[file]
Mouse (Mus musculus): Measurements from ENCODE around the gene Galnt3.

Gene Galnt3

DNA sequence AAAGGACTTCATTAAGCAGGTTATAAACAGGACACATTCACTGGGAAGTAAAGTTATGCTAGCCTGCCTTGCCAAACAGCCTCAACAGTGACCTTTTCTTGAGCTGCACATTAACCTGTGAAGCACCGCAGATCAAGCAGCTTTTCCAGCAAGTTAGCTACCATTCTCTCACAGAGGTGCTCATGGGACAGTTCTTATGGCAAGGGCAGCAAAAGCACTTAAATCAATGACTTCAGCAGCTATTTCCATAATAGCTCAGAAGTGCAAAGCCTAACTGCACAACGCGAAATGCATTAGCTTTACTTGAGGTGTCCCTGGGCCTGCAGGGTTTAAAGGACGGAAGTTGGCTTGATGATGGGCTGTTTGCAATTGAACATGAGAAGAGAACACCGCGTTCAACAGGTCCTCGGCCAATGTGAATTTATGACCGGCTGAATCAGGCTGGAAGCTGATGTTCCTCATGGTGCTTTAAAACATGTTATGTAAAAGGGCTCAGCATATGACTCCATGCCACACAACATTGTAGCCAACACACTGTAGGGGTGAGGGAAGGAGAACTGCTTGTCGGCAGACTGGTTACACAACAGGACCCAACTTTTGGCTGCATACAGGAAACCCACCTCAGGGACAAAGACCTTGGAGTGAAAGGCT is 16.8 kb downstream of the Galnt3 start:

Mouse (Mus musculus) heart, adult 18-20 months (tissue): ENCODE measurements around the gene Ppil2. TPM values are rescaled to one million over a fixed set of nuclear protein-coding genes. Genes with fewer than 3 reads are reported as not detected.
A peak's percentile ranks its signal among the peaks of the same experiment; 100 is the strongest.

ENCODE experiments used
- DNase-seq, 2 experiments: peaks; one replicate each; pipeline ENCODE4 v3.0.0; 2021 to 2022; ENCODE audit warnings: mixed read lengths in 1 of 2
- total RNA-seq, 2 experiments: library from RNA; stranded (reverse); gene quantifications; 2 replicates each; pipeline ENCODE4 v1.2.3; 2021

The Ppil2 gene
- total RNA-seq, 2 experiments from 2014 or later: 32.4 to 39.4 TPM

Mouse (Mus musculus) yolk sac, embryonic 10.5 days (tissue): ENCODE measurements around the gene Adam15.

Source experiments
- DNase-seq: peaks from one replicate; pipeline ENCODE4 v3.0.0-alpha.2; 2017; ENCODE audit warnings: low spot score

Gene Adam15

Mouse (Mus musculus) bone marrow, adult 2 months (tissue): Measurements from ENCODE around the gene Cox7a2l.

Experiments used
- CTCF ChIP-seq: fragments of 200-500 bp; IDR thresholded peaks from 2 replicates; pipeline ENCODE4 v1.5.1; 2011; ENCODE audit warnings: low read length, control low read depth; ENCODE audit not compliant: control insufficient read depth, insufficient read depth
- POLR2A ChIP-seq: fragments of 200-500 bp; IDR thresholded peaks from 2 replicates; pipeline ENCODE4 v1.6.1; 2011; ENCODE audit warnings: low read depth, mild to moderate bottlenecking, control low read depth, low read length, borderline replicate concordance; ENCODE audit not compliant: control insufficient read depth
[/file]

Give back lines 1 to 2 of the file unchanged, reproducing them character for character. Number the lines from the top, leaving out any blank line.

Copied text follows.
Mouse (Mus musculus): Measurements from ENCODE around the gene Galnt3.

Gene Galnt3